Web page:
Is the painting an epic treatment of a completely ordinary building? The angle at which the station is realistically rendered, along with the fact that we are forced to look up at the image as if it were to be seen like an idol from above, only reinforces our sense that the image is an apotheosis of an example of American functional industry. It was part of Ruscha’s standard visual life, and he presents a full, perhaps slightly exalted view of what he lived with and saw. Usually, we expect art that changes our vision and understanding of the object, most usually for the better. But Ruscha’s reluctance to beautify the gas station makes it clear that he wanted his realism to function as accurately as possible–as if art’s objective reportage could capture its use, and that use would be enough to justify its painterly treatment. Still, the positioning of the gas station and the angled lines lean in the direction of high praise, as if the demotic, if understood for what it was, could be viewed so positively as to suggest awe. This is the American bias at work: the characterization of material objects as indicative of a truth a good deal greater than most of us notice on our way home.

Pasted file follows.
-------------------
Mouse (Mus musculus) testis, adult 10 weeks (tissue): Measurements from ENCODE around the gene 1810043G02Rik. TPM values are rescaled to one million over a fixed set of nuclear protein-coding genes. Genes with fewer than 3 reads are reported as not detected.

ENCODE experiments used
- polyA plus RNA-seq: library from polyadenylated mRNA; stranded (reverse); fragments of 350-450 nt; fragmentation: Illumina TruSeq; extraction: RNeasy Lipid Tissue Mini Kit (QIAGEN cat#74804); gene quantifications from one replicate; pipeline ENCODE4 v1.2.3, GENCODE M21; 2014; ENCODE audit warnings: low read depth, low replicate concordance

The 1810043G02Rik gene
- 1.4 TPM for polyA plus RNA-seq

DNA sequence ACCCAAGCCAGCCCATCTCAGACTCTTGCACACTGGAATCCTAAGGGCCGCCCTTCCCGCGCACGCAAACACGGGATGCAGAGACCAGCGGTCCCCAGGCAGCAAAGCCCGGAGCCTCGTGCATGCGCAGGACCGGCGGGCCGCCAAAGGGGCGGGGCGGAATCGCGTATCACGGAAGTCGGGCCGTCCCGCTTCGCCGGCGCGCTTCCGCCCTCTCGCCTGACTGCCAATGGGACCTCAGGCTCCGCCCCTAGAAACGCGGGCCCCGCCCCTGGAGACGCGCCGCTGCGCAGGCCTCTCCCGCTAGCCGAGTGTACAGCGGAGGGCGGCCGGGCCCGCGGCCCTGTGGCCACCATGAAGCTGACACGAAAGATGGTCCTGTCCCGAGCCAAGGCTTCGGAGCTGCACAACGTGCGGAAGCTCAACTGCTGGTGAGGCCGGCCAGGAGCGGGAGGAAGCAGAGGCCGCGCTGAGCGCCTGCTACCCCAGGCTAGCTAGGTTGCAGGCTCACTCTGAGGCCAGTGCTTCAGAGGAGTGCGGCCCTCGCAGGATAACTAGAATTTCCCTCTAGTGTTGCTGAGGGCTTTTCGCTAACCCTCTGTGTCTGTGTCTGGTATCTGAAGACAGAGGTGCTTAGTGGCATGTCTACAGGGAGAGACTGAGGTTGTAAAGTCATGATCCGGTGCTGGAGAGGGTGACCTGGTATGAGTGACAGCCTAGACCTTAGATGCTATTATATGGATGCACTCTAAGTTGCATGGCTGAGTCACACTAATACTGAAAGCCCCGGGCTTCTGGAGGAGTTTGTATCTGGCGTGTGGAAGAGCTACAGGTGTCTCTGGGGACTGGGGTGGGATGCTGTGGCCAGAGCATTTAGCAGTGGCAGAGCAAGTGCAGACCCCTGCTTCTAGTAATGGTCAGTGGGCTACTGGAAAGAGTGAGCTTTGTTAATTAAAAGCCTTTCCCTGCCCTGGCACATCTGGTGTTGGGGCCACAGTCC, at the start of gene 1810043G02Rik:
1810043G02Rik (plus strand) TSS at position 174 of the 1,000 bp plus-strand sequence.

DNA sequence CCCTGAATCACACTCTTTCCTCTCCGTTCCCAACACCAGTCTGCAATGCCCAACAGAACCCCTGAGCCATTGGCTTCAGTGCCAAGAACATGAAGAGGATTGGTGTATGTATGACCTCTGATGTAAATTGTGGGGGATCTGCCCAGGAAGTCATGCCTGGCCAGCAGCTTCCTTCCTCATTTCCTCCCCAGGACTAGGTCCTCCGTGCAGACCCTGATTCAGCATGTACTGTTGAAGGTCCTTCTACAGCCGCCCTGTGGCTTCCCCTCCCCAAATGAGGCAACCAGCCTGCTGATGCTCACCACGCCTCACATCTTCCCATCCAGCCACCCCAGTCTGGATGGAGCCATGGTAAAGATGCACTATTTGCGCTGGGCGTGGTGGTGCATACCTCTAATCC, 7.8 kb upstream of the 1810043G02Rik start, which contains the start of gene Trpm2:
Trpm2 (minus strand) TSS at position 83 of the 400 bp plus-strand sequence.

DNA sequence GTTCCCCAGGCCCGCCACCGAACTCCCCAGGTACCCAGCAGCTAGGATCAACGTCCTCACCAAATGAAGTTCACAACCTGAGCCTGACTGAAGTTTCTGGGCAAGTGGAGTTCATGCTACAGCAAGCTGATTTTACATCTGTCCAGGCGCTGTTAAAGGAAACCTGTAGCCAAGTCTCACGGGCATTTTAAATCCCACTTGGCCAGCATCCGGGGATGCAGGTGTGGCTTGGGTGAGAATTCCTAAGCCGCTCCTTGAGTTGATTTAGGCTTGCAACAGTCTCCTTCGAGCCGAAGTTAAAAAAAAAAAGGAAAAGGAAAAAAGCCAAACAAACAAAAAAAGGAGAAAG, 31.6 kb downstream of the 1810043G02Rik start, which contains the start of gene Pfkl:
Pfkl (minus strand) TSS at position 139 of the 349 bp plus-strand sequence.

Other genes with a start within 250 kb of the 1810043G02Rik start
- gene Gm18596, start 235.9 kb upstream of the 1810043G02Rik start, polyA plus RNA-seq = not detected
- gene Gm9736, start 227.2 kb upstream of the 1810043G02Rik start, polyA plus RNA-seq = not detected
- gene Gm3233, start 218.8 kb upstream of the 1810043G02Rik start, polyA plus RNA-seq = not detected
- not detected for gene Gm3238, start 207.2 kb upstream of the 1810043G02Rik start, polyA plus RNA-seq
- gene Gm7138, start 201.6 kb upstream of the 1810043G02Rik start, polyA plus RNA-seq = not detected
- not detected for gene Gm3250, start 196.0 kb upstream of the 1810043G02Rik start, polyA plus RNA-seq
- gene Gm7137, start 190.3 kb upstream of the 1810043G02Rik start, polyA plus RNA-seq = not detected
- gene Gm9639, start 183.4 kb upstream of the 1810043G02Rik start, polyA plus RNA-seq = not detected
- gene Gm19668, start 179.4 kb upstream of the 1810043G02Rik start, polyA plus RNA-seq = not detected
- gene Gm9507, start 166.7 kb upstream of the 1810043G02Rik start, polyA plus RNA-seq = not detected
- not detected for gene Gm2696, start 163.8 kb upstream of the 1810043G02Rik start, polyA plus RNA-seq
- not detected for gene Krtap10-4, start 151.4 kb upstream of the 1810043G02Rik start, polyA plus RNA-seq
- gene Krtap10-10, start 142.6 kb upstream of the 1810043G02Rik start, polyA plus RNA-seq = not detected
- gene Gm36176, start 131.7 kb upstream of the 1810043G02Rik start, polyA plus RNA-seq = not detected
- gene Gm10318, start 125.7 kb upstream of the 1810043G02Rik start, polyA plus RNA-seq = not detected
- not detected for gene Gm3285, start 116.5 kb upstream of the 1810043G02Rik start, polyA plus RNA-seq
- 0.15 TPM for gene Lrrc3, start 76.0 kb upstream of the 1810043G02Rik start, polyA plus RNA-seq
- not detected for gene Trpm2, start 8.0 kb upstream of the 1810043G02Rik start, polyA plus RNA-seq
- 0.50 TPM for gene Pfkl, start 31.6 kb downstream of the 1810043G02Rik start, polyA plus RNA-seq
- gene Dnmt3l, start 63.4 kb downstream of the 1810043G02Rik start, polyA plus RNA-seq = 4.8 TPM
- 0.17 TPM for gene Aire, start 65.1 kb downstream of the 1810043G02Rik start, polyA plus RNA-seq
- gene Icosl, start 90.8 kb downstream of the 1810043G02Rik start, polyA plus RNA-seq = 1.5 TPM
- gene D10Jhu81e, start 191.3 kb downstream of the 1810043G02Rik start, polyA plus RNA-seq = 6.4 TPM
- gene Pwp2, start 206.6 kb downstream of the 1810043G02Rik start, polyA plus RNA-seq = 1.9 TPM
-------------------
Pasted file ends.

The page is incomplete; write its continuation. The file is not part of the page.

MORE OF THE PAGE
The same could be said of Ruscha’s one-word paintings, which are both only what we see on the surface. At the same time, epiphanies of the word can quite literally be read for their meaning, or as physical objects, dense with actuality. Meaning in art is visual, usually, but the addition of just one word transforms the image into a text, which we contemplate even if the word is entirely isolated and grammatically meaningless. In one of the later paintings Ruscha took the word “Faith” and gave it a bravura treatment–as if the word alone could The introduction of literary meaning here may not be as important as we think; Ruscha rescues the single words from hopeless reductionism, but also keeps each word from becoming grander than it might. Thus, the word is simply what it is: neither grandeur nor diminution wins out. Whatever the artist wants us to think about paintings like these, it seems clear that the tension between seeing them and making them work meaningfully, as they usually do with words, promotes a balance in which the words can be understood abstractly just as they can be seen as connotative in a regular context.